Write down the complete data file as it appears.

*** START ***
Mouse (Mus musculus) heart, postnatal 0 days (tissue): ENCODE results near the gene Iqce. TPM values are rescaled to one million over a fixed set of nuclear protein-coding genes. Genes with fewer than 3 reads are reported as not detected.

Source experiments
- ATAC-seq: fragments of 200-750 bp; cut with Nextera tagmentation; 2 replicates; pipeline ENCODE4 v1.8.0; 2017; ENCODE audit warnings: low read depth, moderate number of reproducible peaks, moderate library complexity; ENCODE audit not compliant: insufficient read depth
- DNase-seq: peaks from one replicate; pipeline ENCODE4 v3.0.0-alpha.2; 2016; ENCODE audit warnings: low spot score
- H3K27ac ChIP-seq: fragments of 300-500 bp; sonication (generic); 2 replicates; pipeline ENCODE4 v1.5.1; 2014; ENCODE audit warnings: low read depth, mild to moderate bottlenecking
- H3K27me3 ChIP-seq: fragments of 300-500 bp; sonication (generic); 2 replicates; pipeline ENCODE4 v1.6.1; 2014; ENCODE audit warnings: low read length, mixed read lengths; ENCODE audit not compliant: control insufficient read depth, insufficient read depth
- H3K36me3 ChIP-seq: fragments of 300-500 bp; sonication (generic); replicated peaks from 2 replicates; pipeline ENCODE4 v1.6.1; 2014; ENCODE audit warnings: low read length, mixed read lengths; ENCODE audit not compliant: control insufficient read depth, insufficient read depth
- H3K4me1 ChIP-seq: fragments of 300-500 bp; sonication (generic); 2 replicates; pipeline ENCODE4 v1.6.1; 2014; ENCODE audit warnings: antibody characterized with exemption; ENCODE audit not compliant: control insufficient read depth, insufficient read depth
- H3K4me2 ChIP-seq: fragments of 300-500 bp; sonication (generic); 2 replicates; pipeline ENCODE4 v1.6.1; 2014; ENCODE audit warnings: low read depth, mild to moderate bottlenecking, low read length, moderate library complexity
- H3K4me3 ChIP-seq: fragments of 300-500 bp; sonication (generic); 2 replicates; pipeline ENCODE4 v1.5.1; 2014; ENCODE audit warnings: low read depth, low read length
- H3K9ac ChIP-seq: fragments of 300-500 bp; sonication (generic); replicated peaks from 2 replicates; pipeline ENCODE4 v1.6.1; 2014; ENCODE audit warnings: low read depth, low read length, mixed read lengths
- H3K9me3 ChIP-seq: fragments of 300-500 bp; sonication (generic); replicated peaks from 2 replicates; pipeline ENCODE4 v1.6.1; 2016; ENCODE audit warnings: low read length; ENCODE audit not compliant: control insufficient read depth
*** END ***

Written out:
Mouse (Mus musculus) heart, postnatal 0 days (tissue): ENCODE results near the gene Iqce. TPM values are rescaled to one million over a fixed set of nuclear protein-coding genes. Genes with fewer than 3 reads are reported as not detected.

Source experiments
- ATAC-seq: fragments of 200-750 bp; cut with Nextera tagmentation; 2 replicates; pipeline ENCODE4 v1.8.0; 2017; ENCODE audit warnings: low read depth, moderate number of reproducible peaks, moderate library complexity; ENCODE audit not compliant: insufficient read depth
- DNase-seq: peaks from one replicate; pipeline ENCODE4 v3.0.0-alpha.2; 2016; ENCODE audit warnings: low spot score
- H3K27ac ChIP-seq: fragments of 300-500 bp; sonication (generic); 2 replicates; pipeline ENCODE4 v1.5.1; 2014; ENCODE audit warnings: low read depth, mild to moderate bottlenecking
- H3K27me3 ChIP-seq: fragments of 300-500 bp; sonication (generic); 2 replicates; pipeline ENCODE4 v1.6.1; 2014; ENCODE audit warnings: low read length, mixed read lengths; ENCODE audit not compliant: control insufficient read depth, insufficient read depth
- H3K36me3 ChIP-seq: fragments of 300-500 bp; sonication (generic); replicated peaks from 2 replicates; pipeline ENCODE4 v1.6.1; 2014; ENCODE audit warnings: low read length, mixed read lengths; ENCODE audit not compliant: control insufficient read depth, insufficient read depth
- H3K4me1 ChIP-seq: fragments of 300-500 bp; sonication (generic); 2 replicates; pipeline ENCODE4 v1.6.1; 2014; ENCODE audit warnings: antibody characterized with exemption; ENCODE audit not compliant: control insufficient read depth, insufficient read depth
- H3K4me2 ChIP-seq: fragments of 300-500 bp; sonication (generic); 2 replicates; pipeline ENCODE4 v1.6.1; 2014; ENCODE audit warnings: low read depth, mild to moderate bottlenecking, low read length, moderate library complexity
- H3K4me3 ChIP-seq: fragments of 300-500 bp; sonication (generic); 2 replicates; pipeline ENCODE4 v1.5.1; 2014; ENCODE audit warnings: low read depth, low read length
- H3K9ac ChIP-seq: fragments of 300-500 bp; sonication (generic); replicated peaks from 2 replicates; pipeline ENCODE4 v1.6.1; 2014; ENCODE audit warnings: low read depth, low read length, mixed read lengths
- H3K9me3 ChIP-seq: fragments of 300-500 bp; sonication (generic); replicated peaks from 2 replicates; pipeline ENCODE4 v1.6.1; 2016; ENCODE audit warnings: low read length; ENCODE audit not compliant: control insufficient read depth